Arriving at Merton’s lodge, we were halted by a locked door and a porter who insisted that we needed to be meeting someone in college to get through. We started sheepishly listing off the few Mertonians we knew, only to be told that they had to come and pick us up from the lodge. We sat in the corner and texted them all, but about five minutes into waiting for a response the porter decided we probably weren’t bluffing and let us in anyway. This shocked our Merton friends, who told us we got the nice porter. Despite his directions we ended up lost in a garden that, while very tranquil, did not have any ales on tap.
After doubling back we discovered this was entirely our fault; the bar is right by the lodge and clearly indicated. As we were wandering, my phone buzzed with the belated arrival of my Merton friends’ responses and I realised that I hadn’t had signal in the lodge. When I entered the bar, having found my friends, I immediately lost it again.
Despite being underground and devoid of windows, and the dated wood panelling, the bar was somehow not pubby. The smallroom was depressingly well-lit and cheerily coloured, which confused my body clock’s sense of time immensely, and the lack of signal prevented Facebook notifications functioning as reminders of the outside world. Similar to the Gladstone link, one can spend hours in there only to emerge surprised by the dusk. On your left when entering, you find a dozen or so annual “wacky” JCR photos, reminiscent of the back page of a high school yearbook. I told the Mertonians that I was shocked at how small the JCR was, and they explained that the photo just always had poor turnout. I was less shocked. They identified the star feature of the bar as the free jukebox, but we were unable to take advantage of it due to the crowd of six people watching Eurovision on the one small corner TV. They insisted that the bar is normally buzzing, but as it failed to break double digits (excluding our group) on the biggest televisual night of the year, I remain sceptical.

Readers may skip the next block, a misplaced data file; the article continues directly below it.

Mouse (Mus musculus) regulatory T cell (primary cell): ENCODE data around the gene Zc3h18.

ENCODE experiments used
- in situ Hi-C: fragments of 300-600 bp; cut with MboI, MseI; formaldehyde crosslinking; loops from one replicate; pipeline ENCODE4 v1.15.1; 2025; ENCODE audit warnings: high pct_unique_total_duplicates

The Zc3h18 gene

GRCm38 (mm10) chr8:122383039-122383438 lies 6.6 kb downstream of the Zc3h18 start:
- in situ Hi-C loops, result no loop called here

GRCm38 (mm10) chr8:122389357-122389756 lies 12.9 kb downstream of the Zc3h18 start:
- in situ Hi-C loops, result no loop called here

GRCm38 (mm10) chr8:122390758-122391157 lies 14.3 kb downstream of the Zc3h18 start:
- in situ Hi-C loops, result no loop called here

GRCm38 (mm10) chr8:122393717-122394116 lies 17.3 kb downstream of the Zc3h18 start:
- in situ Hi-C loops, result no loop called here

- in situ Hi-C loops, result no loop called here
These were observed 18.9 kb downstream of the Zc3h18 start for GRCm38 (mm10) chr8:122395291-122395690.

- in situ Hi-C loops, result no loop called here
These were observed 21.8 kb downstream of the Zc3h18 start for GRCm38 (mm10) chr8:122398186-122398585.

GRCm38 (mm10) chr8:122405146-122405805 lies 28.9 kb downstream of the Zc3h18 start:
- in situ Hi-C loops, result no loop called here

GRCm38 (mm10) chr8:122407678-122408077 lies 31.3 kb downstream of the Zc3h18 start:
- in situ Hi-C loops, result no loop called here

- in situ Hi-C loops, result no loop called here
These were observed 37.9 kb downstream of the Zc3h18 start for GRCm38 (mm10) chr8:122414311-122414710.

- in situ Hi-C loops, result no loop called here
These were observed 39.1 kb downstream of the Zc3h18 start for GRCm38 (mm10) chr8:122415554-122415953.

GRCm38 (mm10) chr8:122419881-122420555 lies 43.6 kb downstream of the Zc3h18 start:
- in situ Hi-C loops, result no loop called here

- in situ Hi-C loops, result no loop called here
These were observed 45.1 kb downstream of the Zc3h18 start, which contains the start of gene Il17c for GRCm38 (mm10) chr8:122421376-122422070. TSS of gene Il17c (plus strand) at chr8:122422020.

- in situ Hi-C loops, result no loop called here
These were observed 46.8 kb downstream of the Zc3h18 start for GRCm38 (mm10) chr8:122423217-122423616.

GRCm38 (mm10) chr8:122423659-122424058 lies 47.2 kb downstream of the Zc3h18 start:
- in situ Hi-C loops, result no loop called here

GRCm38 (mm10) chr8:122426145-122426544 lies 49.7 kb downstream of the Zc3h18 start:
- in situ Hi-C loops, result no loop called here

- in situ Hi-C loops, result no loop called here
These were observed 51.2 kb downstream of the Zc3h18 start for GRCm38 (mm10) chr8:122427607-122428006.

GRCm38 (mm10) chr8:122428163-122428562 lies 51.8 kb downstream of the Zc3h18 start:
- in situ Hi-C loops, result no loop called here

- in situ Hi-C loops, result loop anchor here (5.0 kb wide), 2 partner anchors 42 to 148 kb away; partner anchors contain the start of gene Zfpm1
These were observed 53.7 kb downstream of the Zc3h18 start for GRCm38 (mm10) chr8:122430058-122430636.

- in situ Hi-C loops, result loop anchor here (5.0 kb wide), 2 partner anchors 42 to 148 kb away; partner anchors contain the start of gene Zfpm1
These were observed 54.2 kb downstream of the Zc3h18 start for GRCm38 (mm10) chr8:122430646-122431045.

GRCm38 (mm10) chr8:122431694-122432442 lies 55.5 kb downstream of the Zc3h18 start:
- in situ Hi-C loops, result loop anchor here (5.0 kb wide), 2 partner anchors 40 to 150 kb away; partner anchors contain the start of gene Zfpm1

When we approached the bar, we met a Merton icon: Dave, bartender of 29 years. From speaking to students, I got a mixed review of his patter. Some said he was hilarious and friendly, others identified him as the king of grumpy curmudgeonly banter. I was told he was once witness to a near-assassination attempt on Bill Clinton in Christ Church Meadows. I was sceptical. My conversation with him mostly surrounded the modest drink choice, which had recently upgraded to boast more than one type of fruit cider. I tried one of these on his recommendation, but I’m pretty sure he was just trying to clear stock. Later, I found myself more impressed by the fact that all spirits are equally priced, and deeply enjoyed the bargain sloe gin.
The bar’s cheap, but easily beaten by any of the high street pubs.